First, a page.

India is probably heading for the smallest wheat harvest in seven years after rains and hail ravaged farms, forcing bread and pizza makers to boost imports.
Production is set to drop as much as 17 per cent to 80 million metric tons from a record 95.9 million tons a year earlier, said Pravin Dongre, chairman of the India Pulses and Grains Association. That’s the lowest since 2008, official data show. The government estimates output at 90.78 million tons.
Unseasonal rains have ruined crops and lowered the quality of wheat in the world’s largest producer after China. That’s spurred flour mills to increase imports for blending with local grain as global prices trade near the lowest level since 2010. The harvest normally starts in April and ends by June.
“We’re shattered as almost all my wheat, potato and mustard crops were damaged by the untimely rains,” said Sateesh Kumar, a farmer from Uttar Pradesh state. He harvested 5.2 tons from 11 acres, down from 22 tons last year.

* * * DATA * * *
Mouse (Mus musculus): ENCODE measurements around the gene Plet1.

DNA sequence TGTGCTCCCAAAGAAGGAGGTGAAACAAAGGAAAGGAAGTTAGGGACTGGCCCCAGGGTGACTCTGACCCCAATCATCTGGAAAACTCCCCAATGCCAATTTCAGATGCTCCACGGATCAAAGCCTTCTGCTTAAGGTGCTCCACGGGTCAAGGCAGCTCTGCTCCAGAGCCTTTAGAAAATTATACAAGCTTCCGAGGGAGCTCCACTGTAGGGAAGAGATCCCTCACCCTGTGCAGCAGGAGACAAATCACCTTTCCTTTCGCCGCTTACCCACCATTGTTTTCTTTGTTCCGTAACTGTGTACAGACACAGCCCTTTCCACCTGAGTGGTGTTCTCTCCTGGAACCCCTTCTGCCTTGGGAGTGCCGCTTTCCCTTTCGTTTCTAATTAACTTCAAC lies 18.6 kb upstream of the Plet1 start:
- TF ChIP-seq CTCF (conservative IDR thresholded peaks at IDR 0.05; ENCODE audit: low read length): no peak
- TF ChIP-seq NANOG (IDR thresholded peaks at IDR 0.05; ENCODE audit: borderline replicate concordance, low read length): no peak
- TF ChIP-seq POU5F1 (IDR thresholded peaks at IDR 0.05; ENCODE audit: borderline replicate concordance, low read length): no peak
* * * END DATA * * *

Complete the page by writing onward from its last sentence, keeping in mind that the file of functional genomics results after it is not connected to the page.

Crops from wheat to rapeseed and vegetables were damaged on about 19 million hectares (47 million acres) as rainfall more than double the 50-year average in February and March drenched fields, according to government data. The main wheat-producing regions had almost five times the average, data show. That’s discoloured the grain and raised moisture content.
“What we are hearing from our sources is that there is huge damage to the crops,” Dongre said. “In some areas, there is no grain at all.”
Imports may surge to 1 million tons from 45,000 tons a year earlier if purchases from Russia and the Black Sea region are allowed, said Faiyaz Hudani, associate vice president at Kotak Commodity Services Ltd. in Mumbai. Supplies from that area depend on the government easing phytosanitary requirements, according to Dongre.
Bloomberg News, edited by ESM